Does the law affect me in Australia? There's probably some agreement somewhere.Could I elect to pay this tax and get an authorised firmware update?Might affect resale possibilities.
itsastickup: In the long run I would expect the duty to be applied to cameras also. This is a naive view of taxman behaviour. This is a bad move that is likely to cost us.
strange that it's a European tax which affects me in Australia. And it's based on an assumption that we will record movies in cinemas.Last I heard, original movies are leaked days before release and would be a better quality than a crude cinema recording with the heads of cinema patrons on the bottom.
LaFonte: Ok rhetoric aside, one thing I don't understand, why there is actually a higher duty tax for video cameras? What is the purpose of this?
It wouldn't be subtle to take a DSLR like the Canon 5D mkII into a cinema to record the movie.Would I sell enough to make up the cost?In the past, colour reproduction devices had to pass treasury regulations about copying money, but it doesn't seem to be a problem now.My thought is that there is a different tax regime for video cameras and it is not a money grab by all manufacturers.
Joseph S Wisniewski: There are several cameras that seamlessly start new files every time a 4 gig file fills. That "concern" is a non-issue.
There really aren't any concerns about cameras overheating, either. Build it for liveview, and the heat producing display and processor pretty much run full time anyway.
is the heat from the backlit screen? If I was recording a car journey or something that doesn't require the camera to be moved then could I not dim the backlighting?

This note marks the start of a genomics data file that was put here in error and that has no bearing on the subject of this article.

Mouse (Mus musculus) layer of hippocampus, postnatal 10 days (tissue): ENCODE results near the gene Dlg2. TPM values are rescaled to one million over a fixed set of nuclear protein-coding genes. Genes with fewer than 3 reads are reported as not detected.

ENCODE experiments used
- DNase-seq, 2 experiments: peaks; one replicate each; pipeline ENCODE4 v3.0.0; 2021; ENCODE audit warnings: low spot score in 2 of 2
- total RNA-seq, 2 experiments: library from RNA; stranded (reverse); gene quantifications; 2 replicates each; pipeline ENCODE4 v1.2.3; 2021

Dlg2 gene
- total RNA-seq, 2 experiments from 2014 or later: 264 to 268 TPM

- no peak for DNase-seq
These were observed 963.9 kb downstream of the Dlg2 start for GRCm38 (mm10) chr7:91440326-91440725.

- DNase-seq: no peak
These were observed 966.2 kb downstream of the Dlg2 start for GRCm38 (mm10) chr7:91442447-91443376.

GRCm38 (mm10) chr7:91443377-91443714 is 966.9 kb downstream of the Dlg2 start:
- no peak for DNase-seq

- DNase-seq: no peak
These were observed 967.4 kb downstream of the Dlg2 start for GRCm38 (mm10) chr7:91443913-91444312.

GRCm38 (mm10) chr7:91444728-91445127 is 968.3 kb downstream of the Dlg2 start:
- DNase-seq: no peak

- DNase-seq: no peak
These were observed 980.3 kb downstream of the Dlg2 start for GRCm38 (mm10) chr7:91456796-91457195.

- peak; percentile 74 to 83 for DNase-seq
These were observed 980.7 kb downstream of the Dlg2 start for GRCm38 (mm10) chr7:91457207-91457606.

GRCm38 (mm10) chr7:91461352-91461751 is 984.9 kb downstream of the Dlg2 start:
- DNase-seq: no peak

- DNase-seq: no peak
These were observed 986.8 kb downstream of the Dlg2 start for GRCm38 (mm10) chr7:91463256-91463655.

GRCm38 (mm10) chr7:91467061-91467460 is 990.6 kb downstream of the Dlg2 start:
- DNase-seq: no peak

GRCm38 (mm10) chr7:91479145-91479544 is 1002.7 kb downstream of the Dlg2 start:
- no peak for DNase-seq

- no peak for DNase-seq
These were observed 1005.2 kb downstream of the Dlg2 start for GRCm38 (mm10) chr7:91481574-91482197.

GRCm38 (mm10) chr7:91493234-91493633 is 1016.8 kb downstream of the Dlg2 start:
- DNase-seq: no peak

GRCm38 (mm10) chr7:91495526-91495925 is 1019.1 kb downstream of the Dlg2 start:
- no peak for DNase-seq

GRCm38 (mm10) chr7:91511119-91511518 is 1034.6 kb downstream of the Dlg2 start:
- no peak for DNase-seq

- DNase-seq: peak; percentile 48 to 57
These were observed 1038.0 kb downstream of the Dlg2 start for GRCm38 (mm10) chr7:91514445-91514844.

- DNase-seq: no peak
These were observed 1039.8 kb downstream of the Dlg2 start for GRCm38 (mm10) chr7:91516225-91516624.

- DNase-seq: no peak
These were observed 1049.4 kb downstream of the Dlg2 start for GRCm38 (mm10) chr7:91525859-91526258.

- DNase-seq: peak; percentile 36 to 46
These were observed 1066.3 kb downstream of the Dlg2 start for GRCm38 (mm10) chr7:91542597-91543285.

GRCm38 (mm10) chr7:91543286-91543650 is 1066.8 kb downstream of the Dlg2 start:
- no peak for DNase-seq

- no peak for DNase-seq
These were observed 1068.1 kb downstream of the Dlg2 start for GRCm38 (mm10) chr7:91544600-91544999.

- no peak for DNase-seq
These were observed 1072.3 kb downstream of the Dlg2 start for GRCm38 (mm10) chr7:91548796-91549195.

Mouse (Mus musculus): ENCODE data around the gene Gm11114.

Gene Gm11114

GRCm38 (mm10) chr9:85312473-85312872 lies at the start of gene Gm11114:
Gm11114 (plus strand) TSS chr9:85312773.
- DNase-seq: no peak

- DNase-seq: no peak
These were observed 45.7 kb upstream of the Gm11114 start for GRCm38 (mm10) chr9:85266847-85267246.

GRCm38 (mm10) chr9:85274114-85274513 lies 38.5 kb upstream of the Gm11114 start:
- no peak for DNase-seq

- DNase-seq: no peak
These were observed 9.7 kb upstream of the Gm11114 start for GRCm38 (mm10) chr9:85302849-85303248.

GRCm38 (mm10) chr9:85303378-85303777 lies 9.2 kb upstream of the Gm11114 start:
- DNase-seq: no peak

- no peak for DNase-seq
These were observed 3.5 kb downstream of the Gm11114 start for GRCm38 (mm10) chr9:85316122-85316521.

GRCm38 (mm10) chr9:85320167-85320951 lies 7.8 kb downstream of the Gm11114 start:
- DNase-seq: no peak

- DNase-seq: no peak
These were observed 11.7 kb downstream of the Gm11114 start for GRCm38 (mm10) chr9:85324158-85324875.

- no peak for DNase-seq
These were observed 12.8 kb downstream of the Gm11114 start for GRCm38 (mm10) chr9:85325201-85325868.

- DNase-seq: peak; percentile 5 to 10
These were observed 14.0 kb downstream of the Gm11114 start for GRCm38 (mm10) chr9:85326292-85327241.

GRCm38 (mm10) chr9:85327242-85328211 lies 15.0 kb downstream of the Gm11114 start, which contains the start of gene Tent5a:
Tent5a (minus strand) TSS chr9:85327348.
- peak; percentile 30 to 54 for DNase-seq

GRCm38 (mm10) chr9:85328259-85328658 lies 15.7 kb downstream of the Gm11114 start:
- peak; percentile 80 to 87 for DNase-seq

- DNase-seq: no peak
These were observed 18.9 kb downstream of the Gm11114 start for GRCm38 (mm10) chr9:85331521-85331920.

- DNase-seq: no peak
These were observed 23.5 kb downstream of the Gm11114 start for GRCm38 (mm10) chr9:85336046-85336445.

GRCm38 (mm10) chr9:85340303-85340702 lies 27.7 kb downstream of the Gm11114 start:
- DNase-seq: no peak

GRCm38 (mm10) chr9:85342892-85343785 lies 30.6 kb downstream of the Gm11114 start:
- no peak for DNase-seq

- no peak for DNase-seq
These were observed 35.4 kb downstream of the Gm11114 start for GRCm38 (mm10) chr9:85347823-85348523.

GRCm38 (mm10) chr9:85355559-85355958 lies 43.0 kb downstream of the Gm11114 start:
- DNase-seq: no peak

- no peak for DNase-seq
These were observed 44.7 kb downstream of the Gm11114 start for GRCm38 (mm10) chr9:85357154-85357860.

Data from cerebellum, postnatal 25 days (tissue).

Daryl Cheshire: The Canon 5D Mk III will start a new file on reaching 4GB. But the 30 min limit remains. What I want to do is record car journeys which can exceed 30 mins.I don't know if this limit exists in Australia and I'd like to pay the extra tax if there is a firmware option. But it seems to be a European tax which affects the whole world.This is similar to the (no longer applied) tethering restrictions placed on the iPhone because of an agreement with AT&T which affected the world distribution and encouraged jailbreaking.
the iphone 4 was blocked from tethering by Apple until iOS 4.3 was introduced with personal hotspot. It only worked on the IPhone 4 or later. Jailbroken devices had no restriction.
The Canon 5D Mk III will start a new file on reaching 4GB. But the 30 min limit remains. What I want to do is record car journeys which can exceed 30 mins.I don't know if this limit exists in Australia and I'd like to pay the extra tax if there is a firmware option. But it seems to be a European tax which affects the whole world.This is similar to the (no longer applied) tethering restrictions placed on the iPhone because of an agreement with AT&T which affected the world distribution and encouraged jailbreaking.